ABSTRACT

We analyzed 221 coronavirus disease 2019 cases identified between June 2020 and January 2021 in 6074 individuals screened for immunoglobulin G antibodies in May 2020, representing 77% of residents of 5 Italian municipalities. The relative risk of developing symptomatic infection in seropositive participants was 0.055 (95% confidence interval, .014-.220).


Subject(s)
COVID-19 , SARS-CoV-2 , Antibodies, Viral , Humans , Immunoglobulin G , Reinfection
10.
Euro Surveill ; 27(5)2022 02.
Article in English | MEDLINE | ID: covidwho-1700766

ABSTRACT

BackgroundSeveral SARS-CoV-2 variants of concern (VOC) have emerged through 2020 and 2021. There is need for tools to estimate the relative transmissibility of emerging variants of SARS-CoV-2 with respect to circulating strains.AimWe aimed to assess the prevalence of co-circulating VOC in Italy and estimate their relative transmissibility.MethodsWe conducted two genomic surveillance surveys on 18 February and 18 March 2021 across the whole Italian territory covering 3,243 clinical samples and developed a mathematical model that describes the dynamics of co-circulating strains.ResultsThe Alpha variant was already dominant on 18 February in a majority of regions/autonomous provinces (national prevalence: 54%) and almost completely replaced historical lineages by 18 March (dominant across Italy, national prevalence: 86%). We found a substantial proportion of the Gamma variant on 18 February, almost exclusively in central Italy (prevalence: 19%), which remained similar on 18 March. Nationally, the mean relative transmissibility of Alpha ranged at 1.55-1.57 times the level of historical lineages (95% CrI: 1.45-1.66). The relative transmissibility of Gamma varied according to the assumed degree of cross-protection from infection with other lineages and ranged from 1.12 (95% CrI: 1.03-1.23) with complete immune evasion to 1.39 (95% CrI: 1.26-1.56) for complete cross-protection.ConclusionWe assessed the relative advantage of competing viral strains, using a mathematical model assuming different degrees of cross-protection. We found substantial co-circulation of Alpha and Gamma in Italy. Gamma was not able to outcompete Alpha, probably because of its lower transmissibility.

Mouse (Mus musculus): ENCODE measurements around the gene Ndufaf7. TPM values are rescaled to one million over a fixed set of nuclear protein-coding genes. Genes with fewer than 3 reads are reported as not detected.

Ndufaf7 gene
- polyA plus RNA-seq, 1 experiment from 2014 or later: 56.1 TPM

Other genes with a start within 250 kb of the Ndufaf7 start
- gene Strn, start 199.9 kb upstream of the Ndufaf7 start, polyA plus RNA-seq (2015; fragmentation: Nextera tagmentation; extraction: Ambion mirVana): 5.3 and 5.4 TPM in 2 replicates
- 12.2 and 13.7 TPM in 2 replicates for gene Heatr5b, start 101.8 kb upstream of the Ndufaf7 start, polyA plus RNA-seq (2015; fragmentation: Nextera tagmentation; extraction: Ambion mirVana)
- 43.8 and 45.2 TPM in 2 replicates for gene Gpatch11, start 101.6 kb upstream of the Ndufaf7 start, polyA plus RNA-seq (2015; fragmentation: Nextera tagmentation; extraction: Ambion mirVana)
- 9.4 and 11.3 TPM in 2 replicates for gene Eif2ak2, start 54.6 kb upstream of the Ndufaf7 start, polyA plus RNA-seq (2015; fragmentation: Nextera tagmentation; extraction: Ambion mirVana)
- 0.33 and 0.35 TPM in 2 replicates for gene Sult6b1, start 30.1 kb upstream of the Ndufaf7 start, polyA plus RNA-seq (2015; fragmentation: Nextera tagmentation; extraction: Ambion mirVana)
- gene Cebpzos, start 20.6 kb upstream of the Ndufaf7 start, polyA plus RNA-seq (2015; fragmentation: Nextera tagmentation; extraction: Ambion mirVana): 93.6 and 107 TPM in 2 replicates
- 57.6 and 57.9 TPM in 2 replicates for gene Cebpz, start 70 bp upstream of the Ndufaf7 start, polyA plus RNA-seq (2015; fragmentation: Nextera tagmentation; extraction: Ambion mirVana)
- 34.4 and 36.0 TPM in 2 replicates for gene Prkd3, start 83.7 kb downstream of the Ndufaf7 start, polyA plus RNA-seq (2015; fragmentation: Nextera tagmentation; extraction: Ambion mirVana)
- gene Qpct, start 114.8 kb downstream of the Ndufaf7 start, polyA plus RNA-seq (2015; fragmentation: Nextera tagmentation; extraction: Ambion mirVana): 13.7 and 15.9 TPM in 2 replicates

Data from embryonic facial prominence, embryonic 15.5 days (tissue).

Subject(s)
COVID-19 , SARS-CoV-2 , Humans , Italy/epidemiology , Models, Theoretical
11.
EuropePMC; 2020.
Preprint in English | EuropePMC | ID: ppcovidwho-319211

ABSTRACT

We quantified the probability of developing symptoms (respiratory or fever \geq 37.5 °C) and critical disease (requiring intensive care or resulting in death) of SARS-CoV-2 positive subjects. 5,484 contacts of SARS-CoV-2 index cases detected in Lombardy, Italy were analyzed, and positive subjects were ascertained via nasal swabs and serological assays. 73.9% of all infected individuals aged less than 60 years did not develop symptoms (95% confidence interval: 71.8-75.9%). The risk of symptoms increased with age. 6.6% of infected subjects older than 60 years had critical disease, with males at significantly higher risk.

12.
EuropePMC; 2020.
Preprint in English | EuropePMC | ID: ppcovidwho-319210

ABSTRACT

We analyzed 5,484 close contacts of COVID-19 cases from Italy, all of them tested for SARS-CoV-2 infection. We found an infection fatality ratio of 2.2% (95%CI 1.69-2.81%) and identified male sex, age >70 years, cardiovascular comorbidities, and infection early in the epidemics as risk factors for death.

13.
EuropePMC; 2020.
Preprint in English | EuropePMC | ID: ppcovidwho-311797

ABSTRACT